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The Pro AV world is constantly evolving with new trends and technology. As a result, creating next-level immersive experiences requires the industry to innovate and adapt. In looking at the future of the AV experiences, Ryan Poe, Director of Technology Solutions at Electrosonic, spoke with Fusion host Daniel Litwin on the topic. They discussed the many trends and what’s shaping the future of AV experience technology. Poe offered his expert takes on this, including his impressions from the 2022 ISE show.
For many AV companies and integrators, one trend, which forced them to adapt, was the supply chain challenges. In response, Poe shared, “There’s more focus on software and virtualization for flexible deployment. We’re headed toward a place where software integration and virtualization make a lot of sense for us for reasons beyond just the supply chain.”
Poe further explained that this trend ensures less dependence on hardware and the elements of hardware integration like physical cabling and heat load. Even as supply chains reemerge and become more resilient, having options is “advantageous as a whole,” per Poe.
Next, Poe and Litwin discussed some specific AV technologies. Immersive audio is very buzzy right now, and Poe explained the unique opportunities with beam-steering. “It allows you to create focus zones where you stand in one spot and move to another and hear different audio.”
The technology is also more flexible, a necessity for AV. “It’s a single cabinet you can place anywhere to project virtual speakers. Museums with multiple exhibits can project multiple sounds,” Poe continued.
The use cases for this include spaces outside of location-based entertainment. Workplaces could also leverage beam-steering
Another hot topic is extended reality (XR), which includes augmented and virtual reality. Poe noted, “It extends the experiences you’re creating. It’s a more realistic experience for who’s in the environment.”
That authenticity is also a benefit for performers. If talent can immerse themselves into a world versus just a green screen, the performance is often more compelling.
As used in venues, XR is an incredible way to deliver and create content. Most deployments, however, have been in purpose-built spaces. These installations provide a glimpse of what’s possible, and that could lead to it becoming mainstream. “Spaces like the Illuminarium paved the way for future uses in museum, corporate and educational environments. It will be interesting to see the content for those spaces and scaling it,” Poe said.
Experience technology also intertwines with AI, and it's often a key element in personalization. Poe explained that the initial delivery of these “tended to be invasive and intruding on the privacy of who you are.”
Privacy of consumer data is now a much bigger concern for consumers. A study revealed that 86 percent of consumers “care about data privacy” and want more control. In this new lens, some solutions may still deliver personalization if users opt in to sharing their data.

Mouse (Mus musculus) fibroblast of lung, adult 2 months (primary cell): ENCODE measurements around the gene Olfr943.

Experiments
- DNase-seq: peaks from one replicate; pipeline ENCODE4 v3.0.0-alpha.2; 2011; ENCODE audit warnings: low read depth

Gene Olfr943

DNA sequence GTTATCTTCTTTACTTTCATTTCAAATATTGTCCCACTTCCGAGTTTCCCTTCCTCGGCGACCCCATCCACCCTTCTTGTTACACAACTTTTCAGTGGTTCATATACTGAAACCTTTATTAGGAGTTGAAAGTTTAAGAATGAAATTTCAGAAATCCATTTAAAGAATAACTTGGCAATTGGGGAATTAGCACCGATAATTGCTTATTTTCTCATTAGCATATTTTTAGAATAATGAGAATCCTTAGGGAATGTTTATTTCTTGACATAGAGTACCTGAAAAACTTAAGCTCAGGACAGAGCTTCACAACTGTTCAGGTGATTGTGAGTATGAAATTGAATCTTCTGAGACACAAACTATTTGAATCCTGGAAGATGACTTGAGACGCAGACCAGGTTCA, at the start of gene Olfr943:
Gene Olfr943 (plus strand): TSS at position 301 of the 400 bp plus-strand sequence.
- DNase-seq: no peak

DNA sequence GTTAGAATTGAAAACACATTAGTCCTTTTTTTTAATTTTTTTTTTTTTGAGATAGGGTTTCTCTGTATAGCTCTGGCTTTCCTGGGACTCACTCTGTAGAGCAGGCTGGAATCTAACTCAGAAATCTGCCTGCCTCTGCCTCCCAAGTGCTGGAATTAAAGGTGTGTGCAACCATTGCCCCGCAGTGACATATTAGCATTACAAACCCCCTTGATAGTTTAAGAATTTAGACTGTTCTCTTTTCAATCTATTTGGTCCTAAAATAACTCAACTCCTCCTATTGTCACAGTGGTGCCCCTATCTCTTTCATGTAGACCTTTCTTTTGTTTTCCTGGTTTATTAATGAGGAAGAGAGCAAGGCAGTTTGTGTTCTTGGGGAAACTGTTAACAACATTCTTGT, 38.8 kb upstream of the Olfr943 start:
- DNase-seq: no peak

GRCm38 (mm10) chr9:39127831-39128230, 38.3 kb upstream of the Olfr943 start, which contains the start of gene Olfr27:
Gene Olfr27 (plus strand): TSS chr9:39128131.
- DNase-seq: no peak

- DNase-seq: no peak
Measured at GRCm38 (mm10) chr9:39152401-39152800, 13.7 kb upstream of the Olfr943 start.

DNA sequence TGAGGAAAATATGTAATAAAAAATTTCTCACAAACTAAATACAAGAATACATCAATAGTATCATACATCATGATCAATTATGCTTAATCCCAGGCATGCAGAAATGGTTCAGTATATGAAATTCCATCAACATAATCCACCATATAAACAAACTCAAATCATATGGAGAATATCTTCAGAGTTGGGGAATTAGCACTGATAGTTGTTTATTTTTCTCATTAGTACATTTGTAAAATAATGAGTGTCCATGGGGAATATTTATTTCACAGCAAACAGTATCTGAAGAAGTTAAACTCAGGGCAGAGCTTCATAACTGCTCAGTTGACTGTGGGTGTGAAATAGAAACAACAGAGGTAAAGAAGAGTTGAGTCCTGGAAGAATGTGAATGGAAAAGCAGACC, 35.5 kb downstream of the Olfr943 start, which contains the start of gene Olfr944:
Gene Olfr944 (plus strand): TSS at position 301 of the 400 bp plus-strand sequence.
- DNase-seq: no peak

What Poe defined as the alternative was “generalized personalization.” In this scenario, personalization is possible through proximity detection, mood estimation and tracking demographics. Based on this data collection, platforms can personalize the delivery of content to the moment. “In immersive experiences, gestures to interact with content are an example. Far away, a screen’s content could be big and bold. As you draw closer, it could get more detailed because the user is engaging and experiencing it deeper,” Poe described.
Poe also provided an example of this with transportation hubs like airports. There are lots of people, different experiences and often stress. It’s an opportunity to deliver entertainment and personalization. “That could be tailored over time with mood detection and measuring,” he added.
In looking at these trends, they all tie into the next topic of 360-degree digital artwork immersion.
These experiences are becoming more popular and in demand. Currently, projection is the means to create this and will continue to be per Poe. However, LEDs are also an option, as pixel pitch is getting smaller. The LED market has a maturity now that ushered in a higher dynamic range of deeper blacks and brighter whites. The high refresh rates of a 120 or 240 video wall also sell the authenticity of the experience.
Poe relayed that Electrosonic’s partnership with Igloo has created such installations and in some surprising spaces. “They were coming from creating these at music festivals, and now that adapted them to workspaces.”
The final trend of the conversation was the new world of work. Hybrid work seems to be the current and future reality. Because of this shift, these environments have to be productive and collaborative, which translates to new uses for AV technology.
Years ago, video conferencing was a cart in the corner. Now with the application of modern immersive technology, displays are larger, cameras can frame participants, and audio delivery is better. “It makes it feel more like human-to-human contact, like they are in the room,” Poe said.
For final takeaways, Poe shared, “We’ve integrated technology into our lives. We’re moving into a space of immersion. For us, it’s all about experience, and new technology allows us to do things not possible in the past and be immersed in the experience for entertainment or the workplace.”
Maurizio Capuzzo, Electrosonic’s Chief Marketing Officer, fuses the science of data with the art of visual and verbal communication to explain how technology adds value and helps foster innovation. Maurizio writes from a wealth of experience, holding leadership roles in global technology companies as well as possessing a deep understanding of how technology contributes to business growth.